Congratulations to Dr. Electra Gilchrist upon the publication of her article entitled "Language in the Classroom: Students' Use of Compliance-Gaining Strategies in a Class Enrollment Scenario." Her study extends the literature on students' classroom persuasion by examining the compliance-gaining strategies students use in a class enrollment-seeking scenario. Quantitative content analysis revealed students are persuasive forces who used 15 tactics to persuade a professor toward their desired outcome. Although students employed a mix of persuasive tactics when seeking compliance, the strategies primarily carried positive or prosocial connotations. Males and females are sterotyped as having two different language orientations. However, no significant difference emerged in how male and female students politely or impolitely seek compliance from a professor; instead, both genders primarily communicated with polite language patters.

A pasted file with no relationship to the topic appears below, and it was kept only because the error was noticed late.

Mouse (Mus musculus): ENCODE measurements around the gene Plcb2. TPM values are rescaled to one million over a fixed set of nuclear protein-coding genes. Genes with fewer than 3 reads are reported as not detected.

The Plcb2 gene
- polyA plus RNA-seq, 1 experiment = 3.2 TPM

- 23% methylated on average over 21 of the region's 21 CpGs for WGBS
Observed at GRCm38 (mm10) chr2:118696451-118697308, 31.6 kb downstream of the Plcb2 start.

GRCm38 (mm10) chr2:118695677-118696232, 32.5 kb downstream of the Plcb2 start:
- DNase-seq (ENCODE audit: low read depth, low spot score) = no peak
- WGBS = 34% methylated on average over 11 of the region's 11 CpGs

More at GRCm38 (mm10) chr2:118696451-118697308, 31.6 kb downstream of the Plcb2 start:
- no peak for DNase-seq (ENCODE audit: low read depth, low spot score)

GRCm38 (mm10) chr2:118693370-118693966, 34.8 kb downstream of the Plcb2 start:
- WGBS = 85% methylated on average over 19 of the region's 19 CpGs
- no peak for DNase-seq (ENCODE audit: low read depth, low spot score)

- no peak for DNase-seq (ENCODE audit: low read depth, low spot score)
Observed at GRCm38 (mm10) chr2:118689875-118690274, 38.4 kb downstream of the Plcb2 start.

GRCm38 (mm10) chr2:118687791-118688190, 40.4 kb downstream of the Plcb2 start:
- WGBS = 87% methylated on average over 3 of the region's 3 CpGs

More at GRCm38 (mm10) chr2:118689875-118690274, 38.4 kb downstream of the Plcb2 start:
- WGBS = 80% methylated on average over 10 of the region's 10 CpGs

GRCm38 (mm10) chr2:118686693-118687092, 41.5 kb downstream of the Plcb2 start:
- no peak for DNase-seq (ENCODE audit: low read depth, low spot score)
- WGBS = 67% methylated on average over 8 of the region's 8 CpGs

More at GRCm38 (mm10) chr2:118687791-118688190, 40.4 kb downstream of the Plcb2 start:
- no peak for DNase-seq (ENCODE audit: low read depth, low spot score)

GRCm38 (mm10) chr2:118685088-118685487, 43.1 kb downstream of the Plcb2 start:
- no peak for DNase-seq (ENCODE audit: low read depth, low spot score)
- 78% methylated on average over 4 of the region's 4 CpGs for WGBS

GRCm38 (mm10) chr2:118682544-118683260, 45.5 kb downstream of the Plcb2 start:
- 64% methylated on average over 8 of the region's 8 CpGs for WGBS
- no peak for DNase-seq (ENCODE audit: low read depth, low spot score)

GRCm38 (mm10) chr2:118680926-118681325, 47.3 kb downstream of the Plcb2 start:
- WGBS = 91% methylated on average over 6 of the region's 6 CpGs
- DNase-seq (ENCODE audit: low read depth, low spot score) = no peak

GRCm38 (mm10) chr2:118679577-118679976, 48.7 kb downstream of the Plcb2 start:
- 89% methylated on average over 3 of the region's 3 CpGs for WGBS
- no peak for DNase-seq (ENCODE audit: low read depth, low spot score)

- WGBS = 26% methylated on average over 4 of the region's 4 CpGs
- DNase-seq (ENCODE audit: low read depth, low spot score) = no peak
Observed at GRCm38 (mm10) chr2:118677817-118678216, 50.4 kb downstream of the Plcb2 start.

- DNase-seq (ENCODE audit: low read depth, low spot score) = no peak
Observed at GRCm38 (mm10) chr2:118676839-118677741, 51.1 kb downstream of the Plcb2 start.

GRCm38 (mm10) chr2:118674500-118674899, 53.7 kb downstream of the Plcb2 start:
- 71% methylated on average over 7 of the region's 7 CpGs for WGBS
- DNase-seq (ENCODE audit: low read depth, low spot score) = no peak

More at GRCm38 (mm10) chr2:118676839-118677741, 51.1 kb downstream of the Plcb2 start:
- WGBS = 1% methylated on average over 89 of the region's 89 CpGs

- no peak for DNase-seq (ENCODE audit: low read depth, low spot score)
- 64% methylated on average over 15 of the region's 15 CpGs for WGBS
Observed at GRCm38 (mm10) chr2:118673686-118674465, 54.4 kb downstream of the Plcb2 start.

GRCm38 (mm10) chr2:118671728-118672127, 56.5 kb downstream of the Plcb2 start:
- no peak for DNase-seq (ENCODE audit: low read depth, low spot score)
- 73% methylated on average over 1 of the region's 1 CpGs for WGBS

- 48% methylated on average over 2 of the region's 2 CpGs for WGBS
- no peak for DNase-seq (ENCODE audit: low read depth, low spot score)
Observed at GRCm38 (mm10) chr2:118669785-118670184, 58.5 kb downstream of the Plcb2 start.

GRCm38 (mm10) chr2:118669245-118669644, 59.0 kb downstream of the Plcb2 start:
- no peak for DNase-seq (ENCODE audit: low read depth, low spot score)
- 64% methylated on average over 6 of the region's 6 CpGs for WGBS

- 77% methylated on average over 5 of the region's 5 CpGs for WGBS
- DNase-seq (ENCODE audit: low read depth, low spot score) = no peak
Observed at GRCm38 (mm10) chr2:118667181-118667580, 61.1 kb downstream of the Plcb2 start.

This study is further evidence that social influence is a reciprocal process practiced by both professors and students. Findings suggest that compliance-gaining scholarship is warranted and has the potential to assist researchers in acquiring a more thorough understanding of how students elicit preferred behavioral patters from professors.